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Not Your Parents' Action Figures

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Action figures began with Habro's introduction of G.I. Joe in 1964. Since then, they've become associated with the marketing of TV, film, and comic book characters. But those are just the ones you see all the time. If you look, you'll find just about anyone available as an action figure, which can spur imaginative play, fill out your collection, or give you bragging rights when your friends see them.

Steve Jobs


The tech world is talking about the new Steve Jobs action figure from Inicons that is eerily realistic. It comes with a ton of accessories, but no iPhone or iPad. Take a look at all the different poses the figure lends itself to. See more pictures here. It should be available in late February for $99.

Advertising Characters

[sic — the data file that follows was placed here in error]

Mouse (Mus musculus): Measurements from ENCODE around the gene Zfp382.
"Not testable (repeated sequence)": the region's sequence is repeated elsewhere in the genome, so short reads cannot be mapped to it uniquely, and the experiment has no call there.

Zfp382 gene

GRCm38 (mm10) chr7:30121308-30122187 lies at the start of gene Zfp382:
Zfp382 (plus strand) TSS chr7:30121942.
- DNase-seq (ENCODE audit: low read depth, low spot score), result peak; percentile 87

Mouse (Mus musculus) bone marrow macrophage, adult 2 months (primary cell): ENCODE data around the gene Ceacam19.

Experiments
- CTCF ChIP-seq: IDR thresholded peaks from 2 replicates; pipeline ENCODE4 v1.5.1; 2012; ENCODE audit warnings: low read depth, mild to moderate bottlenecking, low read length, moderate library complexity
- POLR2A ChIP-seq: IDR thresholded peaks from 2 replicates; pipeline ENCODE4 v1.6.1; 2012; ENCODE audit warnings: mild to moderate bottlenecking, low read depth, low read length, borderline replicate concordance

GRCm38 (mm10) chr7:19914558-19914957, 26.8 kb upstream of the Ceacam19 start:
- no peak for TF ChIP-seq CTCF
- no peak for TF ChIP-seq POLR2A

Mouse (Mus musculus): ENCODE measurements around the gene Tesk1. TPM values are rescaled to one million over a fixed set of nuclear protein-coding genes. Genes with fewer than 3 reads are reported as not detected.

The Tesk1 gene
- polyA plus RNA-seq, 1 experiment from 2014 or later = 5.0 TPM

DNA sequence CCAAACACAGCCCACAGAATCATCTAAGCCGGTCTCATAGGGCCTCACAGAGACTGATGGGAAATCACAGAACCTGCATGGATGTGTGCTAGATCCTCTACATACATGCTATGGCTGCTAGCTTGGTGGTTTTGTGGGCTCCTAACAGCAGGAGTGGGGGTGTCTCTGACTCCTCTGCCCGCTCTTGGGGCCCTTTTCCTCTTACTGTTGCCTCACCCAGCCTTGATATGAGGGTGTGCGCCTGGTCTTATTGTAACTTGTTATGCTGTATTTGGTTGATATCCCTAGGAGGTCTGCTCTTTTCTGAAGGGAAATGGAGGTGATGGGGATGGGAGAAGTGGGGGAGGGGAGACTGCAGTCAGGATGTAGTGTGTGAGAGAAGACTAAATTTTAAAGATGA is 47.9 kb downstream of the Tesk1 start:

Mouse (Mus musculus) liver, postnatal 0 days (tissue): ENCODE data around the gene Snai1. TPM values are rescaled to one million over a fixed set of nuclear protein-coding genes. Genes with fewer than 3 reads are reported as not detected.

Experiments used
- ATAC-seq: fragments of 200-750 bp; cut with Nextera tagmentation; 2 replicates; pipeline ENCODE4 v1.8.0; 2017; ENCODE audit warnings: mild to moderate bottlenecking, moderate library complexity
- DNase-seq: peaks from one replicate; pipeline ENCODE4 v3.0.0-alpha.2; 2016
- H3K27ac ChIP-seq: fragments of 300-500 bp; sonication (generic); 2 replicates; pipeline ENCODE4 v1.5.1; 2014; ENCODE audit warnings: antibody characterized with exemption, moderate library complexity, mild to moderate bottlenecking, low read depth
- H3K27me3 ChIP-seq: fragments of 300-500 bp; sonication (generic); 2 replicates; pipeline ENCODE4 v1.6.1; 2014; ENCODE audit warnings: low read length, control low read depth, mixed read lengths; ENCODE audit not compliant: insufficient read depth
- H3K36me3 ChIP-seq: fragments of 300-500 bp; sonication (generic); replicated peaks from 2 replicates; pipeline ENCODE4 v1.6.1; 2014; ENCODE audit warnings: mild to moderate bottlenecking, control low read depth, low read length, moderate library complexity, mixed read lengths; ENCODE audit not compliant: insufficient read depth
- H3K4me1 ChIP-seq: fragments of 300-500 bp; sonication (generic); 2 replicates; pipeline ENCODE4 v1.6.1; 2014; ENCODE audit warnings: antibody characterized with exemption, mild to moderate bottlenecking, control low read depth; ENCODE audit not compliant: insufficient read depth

About a year ago, Herobuilders saw the writing on the wall and introduced a line of action figures based on TV commercials. Here you see Mayhem from Allstate Insurance, Dos Equis’ Most Interesting Man in the World, and the Old Spice Guy. All of them talk, too, giving you the lines and catchphrases from their ad campaigns.

Revolutionaries


Action figures of Karl Marx, Henry David Thoreau, Mao Zedong, and Lenin were put together in a set called Mountain Men by Mountain Research, sold by Couverture and the Garbstore. Just imagine what scenes you could play out with these -maybe a discussion on dialectical materialism? Unfortunately, this limited edition sold out quickly.

Crazy Cat Lady


Not exactly heroic or epic, the Crazy Cat Lady is an icon that many can relate to. Imagine the wonderful adventures you can have with her and the six cats that come as accessories!

The Brontë Sisters Power Dolls